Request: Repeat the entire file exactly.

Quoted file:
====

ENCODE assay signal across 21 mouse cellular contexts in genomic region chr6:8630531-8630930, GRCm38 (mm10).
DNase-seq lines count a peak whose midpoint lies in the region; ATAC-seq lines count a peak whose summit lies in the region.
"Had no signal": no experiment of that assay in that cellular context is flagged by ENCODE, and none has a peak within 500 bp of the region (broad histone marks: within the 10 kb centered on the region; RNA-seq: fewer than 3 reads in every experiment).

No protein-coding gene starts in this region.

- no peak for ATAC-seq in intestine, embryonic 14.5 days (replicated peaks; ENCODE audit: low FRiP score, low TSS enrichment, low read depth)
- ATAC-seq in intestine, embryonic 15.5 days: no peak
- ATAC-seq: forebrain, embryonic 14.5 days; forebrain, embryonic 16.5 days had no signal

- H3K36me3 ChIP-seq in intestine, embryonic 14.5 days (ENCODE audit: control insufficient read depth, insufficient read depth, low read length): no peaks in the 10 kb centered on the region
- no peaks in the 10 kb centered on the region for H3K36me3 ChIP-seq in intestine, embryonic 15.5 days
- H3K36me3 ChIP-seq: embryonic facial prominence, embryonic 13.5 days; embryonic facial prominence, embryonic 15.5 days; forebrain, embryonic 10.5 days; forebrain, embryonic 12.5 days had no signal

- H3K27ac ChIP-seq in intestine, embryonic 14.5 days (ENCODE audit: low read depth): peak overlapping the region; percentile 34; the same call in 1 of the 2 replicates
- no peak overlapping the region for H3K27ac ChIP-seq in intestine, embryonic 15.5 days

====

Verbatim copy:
ENCODE assay signal across 21 mouse cellular contexts in genomic region chr6:8630531-8630930, GRCm38 (mm10).
DNase-seq lines count a peak whose midpoint lies in the region; ATAC-seq lines count a peak whose summit lies in the region.
"Had no signal": no experiment of that assay in that cellular context is flagged by ENCODE, and none has a peak within 500 bp of the region (broad histone marks: within the 10 kb centered on the region; RNA-seq: fewer than 3 reads in every experiment).

No protein-coding gene starts in this region.

- no peak for ATAC-seq in intestine, embryonic 14.5 days (replicated peaks; ENCODE audit: low FRiP score, low TSS enrichment, low read depth)
- ATAC-seq in intestine, embryonic 15.5 days: no peak
- ATAC-seq: forebrain, embryonic 14.5 days; forebrain, embryonic 16.5 days had no signal

- H3K36me3 ChIP-seq in intestine, embryonic 14.5 days (ENCODE audit: control insufficient read depth, insufficient read depth, low read length): no peaks in the 10 kb centered on the region
- no peaks in the 10 kb centered on the region for H3K36me3 ChIP-seq in intestine, embryonic 15.5 days
- H3K36me3 ChIP-seq: embryonic facial prominence, embryonic 13.5 days; embryonic facial prominence, embryonic 15.5 days; forebrain, embryonic 10.5 days; forebrain, embryonic 12.5 days had no signal

- H3K27ac ChIP-seq in intestine, embryonic 14.5 days (ENCODE audit: low read depth): peak overlapping the region; percentile 34; the same call in 1 of the 2 replicates
- no peak overlapping the region for H3K27ac ChIP-seq in intestine, embryonic 15.5 days